No Shame YA: Dear Life, You Suck

January 6, 2015 • No Shame YA

In which Ashley muses on cosmic karma, bullying, and befriending the moody protagonist of Scott Blagden’s award-winning debut novel.


A new year has begun, and I’m still going strong on my reading resolutions (Day Five and counting!), but there was one title from the end of last year that has kept me company into 2015: Scott Blagden’s Dear Life, You Suck, which has been recognized as one of the top YA books of 2014 by the Young Adult Library Services Association.

DearLifeYouSuck

Even without the YALSA recommendation, I would have read it for the title alone. Dear Life, You Suck. It’s just so very YA, in the best of ways. Blunt. Silly. Somber. Making Life itself the object of your raging sadness. Maybe I like it simply because it reflects my speech patterns. I routinely address Life and Karma and other such concepts in moments of great consternation, as in: Karma! I did a nice thing, and this is how you repay me?! What did I do to deserve this!? Karma never answers me, though. These Things never deign to answer.

What I’m getting at is that I think the main character of Dear Life, You Suck, Cricket Cherpin—yes, Cricket—and I could be good friends, if he’d let me be his friend, which he probably wouldn’t. You see, Cricket’s parents (and foster parents) were abusive drug addicts, so for the past eight years, he’s lived at an all-boy’s orphanage, raised by a bunch of nuns in an old converted jailhouse. At 17, Cricket’s the oldest and he tries to protect the little kids from bullies, but he’s always the one that gets in trouble for fighting. He has no friends, and hides his pain behind cynical jokes and creative curses. In other words, his life sucks.

Blagden’s colorful language* and quirky characters are what makes this misunderstood bad boy story stand out from the crowd. Cricket’s evolution from problem child to role model and his spiritual and physical maturity can be tracked by the changes in Blagden’s prose. There were times I cried, times I remembered the misunderstood peers at my high school or the troubled elementary schoolers I tried to help as a summer camp counselor but couldn’t. Like all great YA, though, Dear Life, You Suck is a reminder that even the most embittered and disappointed teens have the power to make a better future for themselves and others.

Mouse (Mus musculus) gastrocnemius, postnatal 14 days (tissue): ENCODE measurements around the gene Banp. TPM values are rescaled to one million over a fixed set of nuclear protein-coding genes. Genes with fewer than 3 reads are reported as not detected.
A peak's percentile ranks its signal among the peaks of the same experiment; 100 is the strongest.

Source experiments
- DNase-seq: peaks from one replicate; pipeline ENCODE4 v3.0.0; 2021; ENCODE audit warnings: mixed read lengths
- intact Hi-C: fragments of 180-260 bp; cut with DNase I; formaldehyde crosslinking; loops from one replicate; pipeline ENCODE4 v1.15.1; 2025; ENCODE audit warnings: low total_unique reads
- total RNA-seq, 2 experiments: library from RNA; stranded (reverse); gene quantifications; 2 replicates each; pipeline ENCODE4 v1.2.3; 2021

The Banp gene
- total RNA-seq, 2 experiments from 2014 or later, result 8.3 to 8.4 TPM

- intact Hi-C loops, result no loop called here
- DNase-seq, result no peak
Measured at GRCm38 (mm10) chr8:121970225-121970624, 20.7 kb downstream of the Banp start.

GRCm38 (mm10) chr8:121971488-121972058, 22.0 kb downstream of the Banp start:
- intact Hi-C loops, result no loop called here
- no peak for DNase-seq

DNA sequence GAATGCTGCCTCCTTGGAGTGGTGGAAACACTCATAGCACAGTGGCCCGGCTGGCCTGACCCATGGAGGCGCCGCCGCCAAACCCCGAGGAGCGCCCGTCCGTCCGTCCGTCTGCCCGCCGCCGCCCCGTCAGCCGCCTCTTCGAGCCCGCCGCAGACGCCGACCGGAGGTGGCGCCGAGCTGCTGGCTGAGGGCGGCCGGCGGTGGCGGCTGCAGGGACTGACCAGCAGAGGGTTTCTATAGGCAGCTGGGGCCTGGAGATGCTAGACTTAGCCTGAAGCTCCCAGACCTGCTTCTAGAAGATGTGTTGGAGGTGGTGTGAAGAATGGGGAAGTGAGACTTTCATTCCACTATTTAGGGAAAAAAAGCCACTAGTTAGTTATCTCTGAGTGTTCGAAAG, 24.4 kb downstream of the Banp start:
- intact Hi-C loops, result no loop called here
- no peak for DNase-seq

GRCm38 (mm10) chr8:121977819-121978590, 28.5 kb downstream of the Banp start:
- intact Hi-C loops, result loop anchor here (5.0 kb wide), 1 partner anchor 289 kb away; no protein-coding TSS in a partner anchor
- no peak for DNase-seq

*WARNING: Cricket is the embodiment of stereotypical masculinity, and as such makes a lot of homophobic slurs. He also believes calling someone “girly” or more offensive words relating to women is a grave insult to a person’s worth. It’s understandable that Cricket holds these views—he’s spent the last eight years living with 40-something other boys, he hates his biological and foster mothers much more than any father figure, and one of the few characters who has always believed in him is an old man who teaches him how to box. But, because they’re repeated so frequently, and subverted only subtly (if at all), the slanders grated on me. That said, I don’t feel the whole story should be looked over because of these elements.

Ashley is an Editorial Curation Assistant at Scribd. She attended the Columbia Publishing Course and previously worked at Byliner as an Associate Editor. She’s made it her mission to celebrate the best in young adult fiction with lovingly made collections like Logged In and Prom Night.